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NEW YORK — Extracts, the natural beauty and wellness expo, has evolved into a hospitable launching ground for smaller players trying to make a go at retail distribution. And while the show is known for helping new concepts gain a footing — such as the kitschy cosmetics line Wink Beauty that debuted last year — the number of exhibitors has dwindled in recent years.

Extracts attracted 80 exhibitors to this year’s fall market that was held at the Jacobs K. Javits Center here Oct. 8-11. That figure was down from 110 participants last year and 140 in 2002.

Like most trade shows looking to reverse declining foot traffic, Extracts consolidated its fall event with related industry shows. This year, it was one of four shows — Extracts, The New York Home Textiles Show, Surtex Gallery and the first New York Gourmet Housewares Show — represented under one banner dubbed “House to Home Market Week.”

Organizers had expected 8,000 visitors for the combined show and actually clocked 6,400 people, according to George Little Management.

The idea behind House to Home is to make it easy for retail buyers to category-hop and to generate additional traffic for exhibitors.

The Extracts portion got off to a respectable start Friday morning, but faded over the holiday weekend, according to several veteran and first-time exhibitors.

Buyers from Anthroplogie were seen booth-browsing, and a daily bulletin from show organizers listed Neiman Marcus, Target, Macy’s and J.C. Penney among its retail attendees. However, given all four shows were housed under one roof, there was no way to confirm these buyers made their way to the Extracts area. Two exhibitors commented they were a bit miffed that representatives from consumer products giants — Procter & Gamble and Colgate-Palmolive — were walking the show floor mining ideas for mass-market products.

Despite the show’s modest attendance and size, which historically is smaller than Extracts’ spring market, several new notable takes on beauty and wellness emerged.

While Fruits & Passion is certainly not a newcomer to Extracts, the Montreal-based company was on hand to debut a pet grooming collection dubbed Hot Dog. The whimsical product line squarely targets dogs’ pampering owners. According to Fruits & Passion research, there are 68 million dogs in the U.S. Luckily for these pups, 66 million owners buy their dogs Christmas presents. All six products in the Hot Dog collection — from a $14 gentle puppy shampoo to a $24 eau de toilette, are PH balanced for canine skin. Brown rubber caps that top the shampoo and fur detangler bottles are intended to look like a dog’s nose, and the elongated shape of the containers resembles a muzzle. Hot Dog, which will be launched in early 2005, is aiming to nab distribution in department stores and high-end pet shops, such as those found on the Upper East Side.

This story first appeared in the October 15, 2004 issue of WWD. Subscribe Today.

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Fellow Canadian company Vasanti Cosmetics made its U.S. debut at the show. The line, sold in its namesake store located in Toronto’s Fairview Mall, was created for women with yellow-based skin tones by three South Asian women. Since its introduction five years ago, the trio have built Vasanti from a select offering of foundations and powders to a full cosmetics collection of more than 100 stockkeeping units. “Now that we have a full line and a range of shades we’re ready to expand to the U.S.,” explained Salim Maherali, Vasanti vice president of U.S. sales & marketing, who relocated from Toronto to Boston to oversee the expansion plans south of the Canadian border. Maherali said Vasanti got 10 strong leads from boutiques and salons over the weekend, and expects about three or four to pan out.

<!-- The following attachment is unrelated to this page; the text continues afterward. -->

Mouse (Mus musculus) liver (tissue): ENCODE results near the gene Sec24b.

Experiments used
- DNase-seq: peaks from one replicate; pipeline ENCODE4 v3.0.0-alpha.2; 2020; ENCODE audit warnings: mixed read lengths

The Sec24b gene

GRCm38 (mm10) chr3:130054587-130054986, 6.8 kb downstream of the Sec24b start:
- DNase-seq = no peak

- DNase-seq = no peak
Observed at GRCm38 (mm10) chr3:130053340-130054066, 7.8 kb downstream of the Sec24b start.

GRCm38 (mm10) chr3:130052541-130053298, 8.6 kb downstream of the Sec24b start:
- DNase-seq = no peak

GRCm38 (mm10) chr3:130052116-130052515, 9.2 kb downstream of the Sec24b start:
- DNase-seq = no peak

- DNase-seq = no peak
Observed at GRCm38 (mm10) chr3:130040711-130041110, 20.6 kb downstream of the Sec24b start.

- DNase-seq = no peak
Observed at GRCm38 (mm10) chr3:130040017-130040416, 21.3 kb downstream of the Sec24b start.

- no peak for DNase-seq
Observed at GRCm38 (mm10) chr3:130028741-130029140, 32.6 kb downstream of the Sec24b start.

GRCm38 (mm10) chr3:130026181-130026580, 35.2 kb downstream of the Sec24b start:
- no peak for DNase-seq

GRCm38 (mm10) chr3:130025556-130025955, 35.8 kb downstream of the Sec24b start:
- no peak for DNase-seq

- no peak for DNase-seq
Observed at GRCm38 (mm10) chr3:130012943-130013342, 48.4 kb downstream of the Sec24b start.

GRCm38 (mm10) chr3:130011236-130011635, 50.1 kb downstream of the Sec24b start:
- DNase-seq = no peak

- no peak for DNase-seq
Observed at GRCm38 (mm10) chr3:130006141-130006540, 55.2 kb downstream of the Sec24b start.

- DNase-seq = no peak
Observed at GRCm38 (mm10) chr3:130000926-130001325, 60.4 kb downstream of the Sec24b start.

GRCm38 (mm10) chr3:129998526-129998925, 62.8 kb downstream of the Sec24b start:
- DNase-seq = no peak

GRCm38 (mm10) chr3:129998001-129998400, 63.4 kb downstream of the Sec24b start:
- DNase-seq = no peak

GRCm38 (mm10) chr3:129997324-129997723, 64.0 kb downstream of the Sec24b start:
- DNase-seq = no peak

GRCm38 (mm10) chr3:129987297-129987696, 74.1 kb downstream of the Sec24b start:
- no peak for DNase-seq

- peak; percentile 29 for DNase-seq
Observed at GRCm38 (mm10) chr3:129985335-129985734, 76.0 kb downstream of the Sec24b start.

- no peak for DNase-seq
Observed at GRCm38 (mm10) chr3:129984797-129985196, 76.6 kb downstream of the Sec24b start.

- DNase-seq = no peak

Nature’s Beauty Nectar traveled from Italy to introduce Winetherapy, a Chianti wine-based skin treatment line, which the company said is ripe for U.S. distribution in high-end specialty stores. Nature’s recommends women use Winetherapy for a 30-day stretch two to three times a year to detoxify and repair skin exposed to the elements, such as following a dry summer or a harsh winter. The five-item skin care collection, which ranges in price from a $27 Renewal Body Lotion to a $47 Renewal Face Cream, is already sold in 500 doors aboard in countries including Hong Kong, France and the U.K.

Michael Wood, co-founder of the upscale Richmond, Va., salon Nesbit, attended Extracts for the first time to unveil YY, a personal care collection based on the principles of yin and yang. Each category in the collection represents the five elements of the philosophy and is color-coded accordingly — green/wood for hair care, blue/water for spa products, red/fire for cosmetics, brown/earth for skin care and silver/metal for nail lacquers. Price points for the hair care collection are in line with those of Kérastase.

Wood, who is now the principle owner of Nesbit, recently opened a second Richmond salon called YY, a sleek warehouse-style space with a minimalist interior of white and steel. The salon showcases the entire YY product line.

Wink Beauty, the brainchild of two beauty editors, was back, this time to expand its offering with a multiuse holiday gift set called Tickled Wink. The set includes a pink canvas bag, a Double Trouble duo for lips in the new shade called Giggle, and Shimmer & Smile, a die-cut compact that houses individual powdered papers. The papers impart a highlighting powder on the face and décolletage. Wink, now sold in specialty boutiques in select test Nordstrom stores, will extend the concept to include blush and bronzer.